ssh

How to Change SSH Private Key Passphrase?

Whenever you generate an SSH key, you will always set up a passphrase to secure it. However, you can always leave it empty; however, it is highly recommended that you set up one, which should be very strong. Also, it would help if you kept changing that passphrase from time to time to avoid its misuse or breach. We will teach you the different methods of changing the SSH private key passphrase on a Linux Mint 20 system in today’s article. However, you can also implement these methods on a Ubuntu 20.04 or a Debian 10 machine.

Methods of Changing the SSH Private Key Passphrase in Linux Mint 20

For changing the SSH private key passphrase in Linux Mint 20, you can choose any of the following two methods according to your preference. However, before proceeding with these methods, we would like to share how you can generate a new SSH key. All you have to do is to execute the following command in your Linux Mint 20 terminal:

$ ssh-keygen

Once a new SSH key has been generated, you will be able to see something like shown in the image below on your Linux Mint 20 terminal:

After generating an SSH key, you can easily proceed with either of the following two methods.

Method 1: Changing the Passphrase for the Current User’s SSH Private Key
For changing the passphrase for the current user’s SSH private key, you will have to execute the command shown below in your Linux Mint 20 terminal:

$ ssh-keygen –p

Once you run this command, you will be prompted to enter the new passphrase for the current user’s SSH private key. When you will do so, you will be asked to re-enter the very same passphrase for confirmation. After fulfilling these formalities, a new passphrase will be successfully set up for the current user’s SSH private key, as shown in the following image:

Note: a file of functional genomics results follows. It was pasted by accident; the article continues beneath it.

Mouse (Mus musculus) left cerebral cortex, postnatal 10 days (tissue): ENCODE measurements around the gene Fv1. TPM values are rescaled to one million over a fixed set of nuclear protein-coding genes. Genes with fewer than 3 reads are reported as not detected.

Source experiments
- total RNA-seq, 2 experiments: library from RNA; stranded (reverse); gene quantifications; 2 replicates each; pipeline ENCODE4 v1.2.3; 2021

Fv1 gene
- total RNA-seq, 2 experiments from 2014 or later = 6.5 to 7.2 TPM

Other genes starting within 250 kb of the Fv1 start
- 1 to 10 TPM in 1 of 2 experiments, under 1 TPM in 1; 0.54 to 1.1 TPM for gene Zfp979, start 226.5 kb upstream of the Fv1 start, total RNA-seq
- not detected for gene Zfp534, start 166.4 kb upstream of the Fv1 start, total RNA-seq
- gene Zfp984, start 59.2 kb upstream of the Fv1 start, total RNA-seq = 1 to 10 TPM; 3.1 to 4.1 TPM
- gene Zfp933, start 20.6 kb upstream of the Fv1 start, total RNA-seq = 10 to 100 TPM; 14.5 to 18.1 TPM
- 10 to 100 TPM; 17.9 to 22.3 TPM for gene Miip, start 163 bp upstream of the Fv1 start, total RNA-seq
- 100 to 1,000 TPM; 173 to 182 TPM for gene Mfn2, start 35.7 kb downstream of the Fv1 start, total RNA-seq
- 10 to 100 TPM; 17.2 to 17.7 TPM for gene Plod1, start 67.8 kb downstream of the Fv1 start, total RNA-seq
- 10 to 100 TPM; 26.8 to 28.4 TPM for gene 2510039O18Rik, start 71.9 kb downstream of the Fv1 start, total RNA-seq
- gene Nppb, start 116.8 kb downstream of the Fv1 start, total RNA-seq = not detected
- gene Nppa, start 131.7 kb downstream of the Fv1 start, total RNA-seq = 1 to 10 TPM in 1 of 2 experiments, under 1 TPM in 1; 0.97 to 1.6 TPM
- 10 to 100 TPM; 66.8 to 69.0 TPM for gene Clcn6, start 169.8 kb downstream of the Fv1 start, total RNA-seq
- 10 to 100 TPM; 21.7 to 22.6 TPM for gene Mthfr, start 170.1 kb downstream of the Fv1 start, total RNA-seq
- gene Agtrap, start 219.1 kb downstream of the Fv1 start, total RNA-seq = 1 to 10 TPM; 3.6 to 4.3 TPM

Method 2: Changing the Passphrase for a Specified SSH Private Key
For changing the passphrase for a specified SSH private key, you will have to execute the command shown below in your Linux Mint 20 terminal:

$ ssh-keygen –p –f ~/.ssh/id_rsa

Here, you can replace “.ssh/id_rsa” with the exact path to your specific SSH private key.

Once you run this command, you will be prompted to enter the old passphrase. After that, you will be asked to enter the new passphrase for the specified SSH private key. When you will do so, you will be asked to re-enter the very same passphrase for confirmation. After fulfilling these formalities, a new passphrase will be successfully set up for the specified SSH private key as shown in the following image:

Conclusion

This guide explained the two methods of changing the SSH private key passphrase on a Linux Mint 20 system. The first method was quite generic; however, you can use the second method to change the passphrase for a specific SSH private key.

About the author

Karim Buzdar

Karim Buzdar holds a degree in telecommunication engineering and holds several sysadmin certifications. As an IT engineer and technical author, he writes for various web sites. He blogs at LinuxWays.